April 29, 2012

Will Smith and Stockard Channing in Six Degrees of Separation

Will Smith and Stockard Channing in Six Degrees of Separation

In John Guare’s play Six Degrees of Separation, a young black con man traduces his way into a white, rich, liberal family’s midst by posing as Sidney Poitier’s son, who had just happened to lose his wallet. The guilt-ridden rich folk put him up”€”with predictable results. The family is almost torn apart as the con man brings in a gay lover and steals them blind. The Broadway show was a success, as was the movie, which featured Donald Sutherland and Stockard Channing as the rich liberal couple and Will Smith as the con man.

Just about that time, twenty years or so ago, I was writing for a New York city weekly, as well as for London’s Spectator and Sunday Times, the latter requiring close to 2,000 words per week, an unheard-of load for someone who was also pursuing a busy social life in the Big Bagel. Four thousand words per week made Taki a very dull boy late at night. So I advertised for a researcher”€”the first and last time I ever did this.

No sooner had the ad appeared in The New York Observer, the liberal Bagel weekly in which I contributed a regular column, than a terribly polite voice over the telephone volunteered his services. I invited him to my house for lunch the next day. As it happened, my father-in-law, Prince Schoenburg, was also coming. The prince was a white, guilt-ridden liberal straight out of central casting. This was because his family had once upon a time ruled over the land of Bohemia, now known as the Czech Republic. To my surprise, the researcher turned out to be a young black male of an incredibly gay mien. He had half an ear missing, an injury I recognized from my martial-arts background to have been inflicted by violent means.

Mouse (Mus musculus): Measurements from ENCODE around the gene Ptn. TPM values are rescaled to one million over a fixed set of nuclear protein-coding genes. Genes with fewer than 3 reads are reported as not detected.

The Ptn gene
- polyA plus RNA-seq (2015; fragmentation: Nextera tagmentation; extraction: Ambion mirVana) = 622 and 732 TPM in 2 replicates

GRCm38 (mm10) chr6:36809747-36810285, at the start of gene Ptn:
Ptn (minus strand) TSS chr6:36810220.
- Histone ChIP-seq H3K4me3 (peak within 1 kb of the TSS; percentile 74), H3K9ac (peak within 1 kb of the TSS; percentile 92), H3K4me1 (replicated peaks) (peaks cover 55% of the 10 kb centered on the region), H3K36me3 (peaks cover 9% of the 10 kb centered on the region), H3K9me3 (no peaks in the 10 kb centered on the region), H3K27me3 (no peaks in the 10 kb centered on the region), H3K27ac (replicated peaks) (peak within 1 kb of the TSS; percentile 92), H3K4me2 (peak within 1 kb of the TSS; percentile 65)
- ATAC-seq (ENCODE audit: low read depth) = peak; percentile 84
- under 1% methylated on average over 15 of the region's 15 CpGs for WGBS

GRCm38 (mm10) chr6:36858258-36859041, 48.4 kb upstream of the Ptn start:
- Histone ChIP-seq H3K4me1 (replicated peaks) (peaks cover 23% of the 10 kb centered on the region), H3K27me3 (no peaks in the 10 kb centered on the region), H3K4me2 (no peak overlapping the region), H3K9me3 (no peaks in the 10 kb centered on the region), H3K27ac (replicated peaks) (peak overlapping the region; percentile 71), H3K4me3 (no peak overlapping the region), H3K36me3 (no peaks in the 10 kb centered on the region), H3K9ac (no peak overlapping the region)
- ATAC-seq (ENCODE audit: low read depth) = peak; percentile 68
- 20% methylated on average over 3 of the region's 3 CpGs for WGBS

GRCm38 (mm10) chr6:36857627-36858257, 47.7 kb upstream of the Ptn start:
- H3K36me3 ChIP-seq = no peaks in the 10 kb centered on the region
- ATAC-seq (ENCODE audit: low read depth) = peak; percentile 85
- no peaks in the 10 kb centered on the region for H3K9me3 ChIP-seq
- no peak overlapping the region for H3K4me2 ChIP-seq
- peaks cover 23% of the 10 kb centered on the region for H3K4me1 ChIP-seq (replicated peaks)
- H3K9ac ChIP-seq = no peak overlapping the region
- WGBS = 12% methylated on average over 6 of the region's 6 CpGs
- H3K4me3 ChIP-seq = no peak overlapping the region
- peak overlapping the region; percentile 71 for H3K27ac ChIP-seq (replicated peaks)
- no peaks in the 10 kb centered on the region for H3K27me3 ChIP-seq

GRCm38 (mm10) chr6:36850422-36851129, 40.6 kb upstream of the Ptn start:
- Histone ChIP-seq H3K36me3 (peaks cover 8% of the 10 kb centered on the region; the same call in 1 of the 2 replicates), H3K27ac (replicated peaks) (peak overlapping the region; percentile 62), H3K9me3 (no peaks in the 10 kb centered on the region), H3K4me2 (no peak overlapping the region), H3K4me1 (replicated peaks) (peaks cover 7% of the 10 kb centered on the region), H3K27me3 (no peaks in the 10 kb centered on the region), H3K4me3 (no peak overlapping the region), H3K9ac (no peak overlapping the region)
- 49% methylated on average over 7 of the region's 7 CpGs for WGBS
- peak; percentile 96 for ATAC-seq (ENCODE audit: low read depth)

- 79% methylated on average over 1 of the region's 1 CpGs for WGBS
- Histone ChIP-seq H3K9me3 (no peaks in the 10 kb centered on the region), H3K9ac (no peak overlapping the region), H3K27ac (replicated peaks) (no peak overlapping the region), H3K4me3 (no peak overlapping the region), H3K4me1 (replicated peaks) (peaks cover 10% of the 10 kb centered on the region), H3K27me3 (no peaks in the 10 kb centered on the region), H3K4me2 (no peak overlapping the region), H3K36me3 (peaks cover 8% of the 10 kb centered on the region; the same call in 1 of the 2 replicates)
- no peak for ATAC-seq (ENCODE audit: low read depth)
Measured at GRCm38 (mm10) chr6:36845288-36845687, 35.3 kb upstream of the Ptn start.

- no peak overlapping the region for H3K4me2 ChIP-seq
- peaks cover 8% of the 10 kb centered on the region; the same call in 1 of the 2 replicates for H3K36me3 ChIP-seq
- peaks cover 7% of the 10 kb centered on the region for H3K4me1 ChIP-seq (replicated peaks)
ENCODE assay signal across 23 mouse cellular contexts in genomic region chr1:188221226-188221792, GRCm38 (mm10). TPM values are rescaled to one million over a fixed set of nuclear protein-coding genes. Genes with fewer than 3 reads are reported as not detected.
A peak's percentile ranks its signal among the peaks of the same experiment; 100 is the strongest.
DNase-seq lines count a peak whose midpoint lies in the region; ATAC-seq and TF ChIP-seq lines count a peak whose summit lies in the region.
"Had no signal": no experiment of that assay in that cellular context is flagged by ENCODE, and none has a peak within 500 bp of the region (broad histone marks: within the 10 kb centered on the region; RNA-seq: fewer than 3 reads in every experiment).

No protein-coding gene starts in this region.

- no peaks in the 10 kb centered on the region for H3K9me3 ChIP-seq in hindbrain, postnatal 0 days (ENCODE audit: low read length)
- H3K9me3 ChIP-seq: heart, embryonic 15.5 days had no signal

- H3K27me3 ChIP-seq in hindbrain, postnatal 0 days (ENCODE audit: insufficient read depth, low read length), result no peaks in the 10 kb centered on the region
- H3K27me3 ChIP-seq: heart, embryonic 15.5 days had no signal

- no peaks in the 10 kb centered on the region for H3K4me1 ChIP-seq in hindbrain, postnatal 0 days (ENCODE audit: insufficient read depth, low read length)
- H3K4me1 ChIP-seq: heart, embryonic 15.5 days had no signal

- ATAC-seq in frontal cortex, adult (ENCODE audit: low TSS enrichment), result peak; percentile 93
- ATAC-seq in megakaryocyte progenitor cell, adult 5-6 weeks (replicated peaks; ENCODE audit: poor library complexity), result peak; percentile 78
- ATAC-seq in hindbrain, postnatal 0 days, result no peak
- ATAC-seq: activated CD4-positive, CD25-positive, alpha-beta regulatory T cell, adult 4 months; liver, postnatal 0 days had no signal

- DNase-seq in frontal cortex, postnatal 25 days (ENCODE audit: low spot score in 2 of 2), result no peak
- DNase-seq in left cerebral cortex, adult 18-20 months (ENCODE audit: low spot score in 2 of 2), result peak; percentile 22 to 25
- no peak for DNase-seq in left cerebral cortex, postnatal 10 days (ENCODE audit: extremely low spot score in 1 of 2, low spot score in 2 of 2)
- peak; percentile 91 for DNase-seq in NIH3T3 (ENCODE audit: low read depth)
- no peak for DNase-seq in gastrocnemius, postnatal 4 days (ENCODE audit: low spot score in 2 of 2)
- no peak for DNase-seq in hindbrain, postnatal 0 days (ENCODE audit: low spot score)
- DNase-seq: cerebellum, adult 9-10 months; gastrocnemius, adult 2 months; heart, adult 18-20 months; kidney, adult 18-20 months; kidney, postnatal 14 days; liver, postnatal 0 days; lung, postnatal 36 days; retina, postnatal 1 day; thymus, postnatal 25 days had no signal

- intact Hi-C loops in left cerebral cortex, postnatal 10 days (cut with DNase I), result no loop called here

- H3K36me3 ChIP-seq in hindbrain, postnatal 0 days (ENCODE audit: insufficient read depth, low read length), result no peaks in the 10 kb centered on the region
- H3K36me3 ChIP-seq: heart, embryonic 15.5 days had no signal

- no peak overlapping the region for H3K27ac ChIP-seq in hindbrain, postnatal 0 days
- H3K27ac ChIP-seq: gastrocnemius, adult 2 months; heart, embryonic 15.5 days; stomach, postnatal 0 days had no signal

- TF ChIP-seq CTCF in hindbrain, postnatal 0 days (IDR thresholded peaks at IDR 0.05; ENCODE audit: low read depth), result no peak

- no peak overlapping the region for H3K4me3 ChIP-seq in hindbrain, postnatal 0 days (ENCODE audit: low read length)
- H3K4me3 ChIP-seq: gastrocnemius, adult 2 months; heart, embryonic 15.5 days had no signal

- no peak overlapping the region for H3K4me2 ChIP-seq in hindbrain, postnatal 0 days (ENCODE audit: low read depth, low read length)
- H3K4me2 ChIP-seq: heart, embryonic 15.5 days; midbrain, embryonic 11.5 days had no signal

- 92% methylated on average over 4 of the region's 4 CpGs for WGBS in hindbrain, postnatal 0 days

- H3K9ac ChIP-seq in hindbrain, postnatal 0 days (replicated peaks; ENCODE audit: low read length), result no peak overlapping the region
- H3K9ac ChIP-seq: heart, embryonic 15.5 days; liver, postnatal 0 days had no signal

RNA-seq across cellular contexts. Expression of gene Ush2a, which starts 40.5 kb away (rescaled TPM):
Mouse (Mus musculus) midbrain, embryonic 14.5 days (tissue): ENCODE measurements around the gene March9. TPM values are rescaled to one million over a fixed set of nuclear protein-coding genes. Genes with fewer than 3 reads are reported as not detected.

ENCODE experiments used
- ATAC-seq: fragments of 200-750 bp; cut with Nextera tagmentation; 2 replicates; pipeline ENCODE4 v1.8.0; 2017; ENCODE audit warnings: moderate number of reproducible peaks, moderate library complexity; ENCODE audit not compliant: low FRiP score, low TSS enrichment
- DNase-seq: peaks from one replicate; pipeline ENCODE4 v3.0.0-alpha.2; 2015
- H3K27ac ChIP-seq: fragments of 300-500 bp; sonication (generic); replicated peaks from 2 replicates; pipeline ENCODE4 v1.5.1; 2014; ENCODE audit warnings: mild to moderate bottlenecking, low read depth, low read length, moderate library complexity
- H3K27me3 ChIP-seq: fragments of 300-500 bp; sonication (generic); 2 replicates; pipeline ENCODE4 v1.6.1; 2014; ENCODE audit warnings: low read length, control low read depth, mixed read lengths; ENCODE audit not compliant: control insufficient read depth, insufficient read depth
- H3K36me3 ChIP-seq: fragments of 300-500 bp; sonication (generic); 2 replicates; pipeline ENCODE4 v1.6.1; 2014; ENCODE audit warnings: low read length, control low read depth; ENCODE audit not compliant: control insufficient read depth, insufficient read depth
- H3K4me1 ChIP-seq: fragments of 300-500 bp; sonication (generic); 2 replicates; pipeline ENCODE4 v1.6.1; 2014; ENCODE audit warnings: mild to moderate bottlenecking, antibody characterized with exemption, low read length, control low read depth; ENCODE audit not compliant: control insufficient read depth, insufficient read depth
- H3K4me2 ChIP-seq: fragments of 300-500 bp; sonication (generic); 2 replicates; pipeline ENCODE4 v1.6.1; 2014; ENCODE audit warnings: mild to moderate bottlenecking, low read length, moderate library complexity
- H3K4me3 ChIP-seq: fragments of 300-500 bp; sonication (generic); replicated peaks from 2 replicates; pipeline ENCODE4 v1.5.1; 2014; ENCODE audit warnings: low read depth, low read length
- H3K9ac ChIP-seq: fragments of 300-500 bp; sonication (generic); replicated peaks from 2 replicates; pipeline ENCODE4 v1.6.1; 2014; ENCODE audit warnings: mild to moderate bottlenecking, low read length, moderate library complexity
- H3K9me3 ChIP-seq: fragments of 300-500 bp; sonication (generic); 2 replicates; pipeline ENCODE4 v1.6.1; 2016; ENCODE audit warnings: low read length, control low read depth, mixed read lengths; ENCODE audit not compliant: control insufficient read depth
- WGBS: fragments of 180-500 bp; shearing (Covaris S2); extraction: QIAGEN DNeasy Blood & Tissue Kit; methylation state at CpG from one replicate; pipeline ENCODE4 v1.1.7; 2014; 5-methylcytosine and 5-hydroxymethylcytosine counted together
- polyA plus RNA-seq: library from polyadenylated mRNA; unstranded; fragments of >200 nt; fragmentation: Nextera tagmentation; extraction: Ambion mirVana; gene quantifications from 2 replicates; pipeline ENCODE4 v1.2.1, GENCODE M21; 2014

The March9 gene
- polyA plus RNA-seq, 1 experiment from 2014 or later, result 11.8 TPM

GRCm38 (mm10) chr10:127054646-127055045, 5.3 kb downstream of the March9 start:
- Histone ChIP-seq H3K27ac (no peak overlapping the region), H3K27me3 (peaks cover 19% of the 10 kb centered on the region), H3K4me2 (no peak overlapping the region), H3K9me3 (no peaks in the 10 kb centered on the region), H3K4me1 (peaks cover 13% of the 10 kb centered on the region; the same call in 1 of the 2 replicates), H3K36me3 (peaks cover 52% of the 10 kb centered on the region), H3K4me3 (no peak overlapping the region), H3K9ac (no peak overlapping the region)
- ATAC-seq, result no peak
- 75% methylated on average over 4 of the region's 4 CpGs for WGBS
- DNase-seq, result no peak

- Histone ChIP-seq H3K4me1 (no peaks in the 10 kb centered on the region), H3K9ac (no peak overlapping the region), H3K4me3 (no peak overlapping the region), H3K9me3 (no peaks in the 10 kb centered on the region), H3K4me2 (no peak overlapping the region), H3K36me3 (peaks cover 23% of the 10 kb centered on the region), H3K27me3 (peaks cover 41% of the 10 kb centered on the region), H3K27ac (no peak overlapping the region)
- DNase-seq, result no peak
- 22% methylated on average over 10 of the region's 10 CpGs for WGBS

“€œThe trouble is that it was NR, not some lefty rag, that got rid of a wonderful and courageous man.”€

Oh, I almost forgot”€”the Guare play and movie were based on a true story, with names having been changed by the playwright to protect the well-meaning fools that had fallen for the con man. Except for that of Sidney Poitier, whose name the trickster had exploited in real life. Once the lunch began I noticed that my prospective researcher drank wine even faster than yours truly, becoming thoroughly sloshed in no time. He also regaled my kind father-in-law with tales about tea plantations in Brazil that his family owned, although he couldn”€™t place them on the map, nor did he seem to be aware that Brazil exports coffee. The prince listened patiently and politely while the man blabbed on until finally he passed out on the sofa next to the dining room.

By this time the penny had dropped, and after letting him sleep it off, I then ordered him out of the house telling him I knew who he was and that I was no West Side rich liberal fool. He tried to ring me afterwards, but after I threatened him with both violence and the police, he begged off for good. I later read that the poor guy had died of AIDS. His real name escapes me.

But then the movie came out and I wrote about my experience with the con man in The New York Observer. The female editor at the time was a ghastly left-winger who had already made my life miserable at Esquire magazine, where I used to be a regular columnist. She didn”€™t like the story, especially as I emphasized the black con man as opposed to the white liberal prince. She told me to tone it down, and I refused on the basis that every word I had written was based on fact. The story ran but not many of the paper’s readers were impressed by it. As far as they”€™re concerned, black is good and white is bad and facts can go to hell.


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